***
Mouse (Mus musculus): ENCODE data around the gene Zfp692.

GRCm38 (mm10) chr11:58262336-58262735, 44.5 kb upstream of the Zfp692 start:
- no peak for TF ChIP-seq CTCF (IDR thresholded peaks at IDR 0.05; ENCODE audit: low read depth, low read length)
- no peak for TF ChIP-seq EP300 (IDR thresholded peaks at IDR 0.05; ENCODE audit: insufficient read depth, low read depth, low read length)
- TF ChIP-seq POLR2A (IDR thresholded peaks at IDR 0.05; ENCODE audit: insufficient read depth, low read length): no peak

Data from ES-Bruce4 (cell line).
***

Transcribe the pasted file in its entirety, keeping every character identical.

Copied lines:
Mouse (Mus musculus): ENCODE data around the gene Zfp692.

GRCm38 (mm10) chr11:58262336-58262735, 44.5 kb upstream of the Zfp692 start:
- no peak for TF ChIP-seq CTCF (IDR thresholded peaks at IDR 0.05; ENCODE audit: low read depth, low read length)
- no peak for TF ChIP-seq EP300 (IDR thresholded peaks at IDR 0.05; ENCODE audit: insufficient read depth, low read depth, low read length)
- TF ChIP-seq POLR2A (IDR thresholded peaks at IDR 0.05; ENCODE audit: insufficient read depth, low read length): no peak

Data from ES-Bruce4 (cell line).